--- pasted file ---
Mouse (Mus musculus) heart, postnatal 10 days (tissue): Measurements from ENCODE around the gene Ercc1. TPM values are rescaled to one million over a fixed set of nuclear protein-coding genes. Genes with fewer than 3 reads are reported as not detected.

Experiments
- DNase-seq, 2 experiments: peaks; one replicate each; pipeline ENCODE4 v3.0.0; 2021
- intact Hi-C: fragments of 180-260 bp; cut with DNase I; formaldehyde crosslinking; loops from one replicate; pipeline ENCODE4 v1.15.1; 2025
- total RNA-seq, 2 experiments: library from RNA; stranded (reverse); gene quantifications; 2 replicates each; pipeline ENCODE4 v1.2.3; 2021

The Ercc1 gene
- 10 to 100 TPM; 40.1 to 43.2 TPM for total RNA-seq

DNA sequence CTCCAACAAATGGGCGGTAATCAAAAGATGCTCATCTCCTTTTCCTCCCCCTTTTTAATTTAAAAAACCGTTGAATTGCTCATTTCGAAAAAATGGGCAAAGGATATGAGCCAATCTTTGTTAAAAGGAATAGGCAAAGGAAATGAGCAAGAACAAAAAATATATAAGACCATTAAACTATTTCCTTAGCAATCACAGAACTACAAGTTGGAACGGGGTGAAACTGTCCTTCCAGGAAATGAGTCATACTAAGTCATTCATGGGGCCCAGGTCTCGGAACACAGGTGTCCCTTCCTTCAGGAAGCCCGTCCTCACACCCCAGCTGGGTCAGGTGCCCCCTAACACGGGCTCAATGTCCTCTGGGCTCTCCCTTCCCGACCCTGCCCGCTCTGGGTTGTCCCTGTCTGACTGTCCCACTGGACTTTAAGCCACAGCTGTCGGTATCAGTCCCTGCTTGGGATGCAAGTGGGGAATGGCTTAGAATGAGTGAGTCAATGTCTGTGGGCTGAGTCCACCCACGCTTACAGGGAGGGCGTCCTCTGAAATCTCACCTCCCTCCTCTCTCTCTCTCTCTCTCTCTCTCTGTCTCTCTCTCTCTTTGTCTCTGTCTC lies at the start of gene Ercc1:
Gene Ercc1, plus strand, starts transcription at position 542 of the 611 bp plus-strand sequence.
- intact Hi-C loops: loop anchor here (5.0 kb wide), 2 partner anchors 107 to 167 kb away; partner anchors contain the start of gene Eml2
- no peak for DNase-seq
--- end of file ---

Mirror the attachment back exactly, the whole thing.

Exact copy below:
Mouse (Mus musculus) heart, postnatal 10 days (tissue): Measurements from ENCODE around the gene Ercc1. TPM values are rescaled to one million over a fixed set of nuclear protein-coding genes. Genes with fewer than 3 reads are reported as not detected.

Experiments
- DNase-seq, 2 experiments: peaks; one replicate each; pipeline ENCODE4 v3.0.0; 2021
- intact Hi-C: fragments of 180-260 bp; cut with DNase I; formaldehyde crosslinking; loops from one replicate; pipeline ENCODE4 v1.15.1; 2025
- total RNA-seq, 2 experiments: library from RNA; stranded (reverse); gene quantifications; 2 replicates each; pipeline ENCODE4 v1.2.3; 2021

The Ercc1 gene
- 10 to 100 TPM; 40.1 to 43.2 TPM for total RNA-seq

DNA sequence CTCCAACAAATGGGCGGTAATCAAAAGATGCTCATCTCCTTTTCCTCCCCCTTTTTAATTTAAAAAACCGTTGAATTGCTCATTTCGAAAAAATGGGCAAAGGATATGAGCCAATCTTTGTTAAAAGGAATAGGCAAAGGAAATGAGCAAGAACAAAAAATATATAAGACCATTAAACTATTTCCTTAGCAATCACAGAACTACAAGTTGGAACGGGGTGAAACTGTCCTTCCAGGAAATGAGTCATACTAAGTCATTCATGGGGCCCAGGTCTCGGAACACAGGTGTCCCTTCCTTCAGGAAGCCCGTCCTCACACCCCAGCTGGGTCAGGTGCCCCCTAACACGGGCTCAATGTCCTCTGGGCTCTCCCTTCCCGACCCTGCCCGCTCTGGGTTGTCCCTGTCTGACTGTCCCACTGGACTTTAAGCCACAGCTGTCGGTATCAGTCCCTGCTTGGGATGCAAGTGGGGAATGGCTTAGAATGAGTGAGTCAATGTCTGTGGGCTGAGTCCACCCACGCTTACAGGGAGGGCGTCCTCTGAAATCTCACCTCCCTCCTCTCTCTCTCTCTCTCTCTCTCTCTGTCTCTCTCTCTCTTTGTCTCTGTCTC lies at the start of gene Ercc1:
Gene Ercc1, plus strand, starts transcription at position 542 of the 611 bp plus-strand sequence.
- intact Hi-C loops: loop anchor here (5.0 kb wide), 2 partner anchors 107 to 167 kb away; partner anchors contain the start of gene Eml2
- no peak for DNase-seq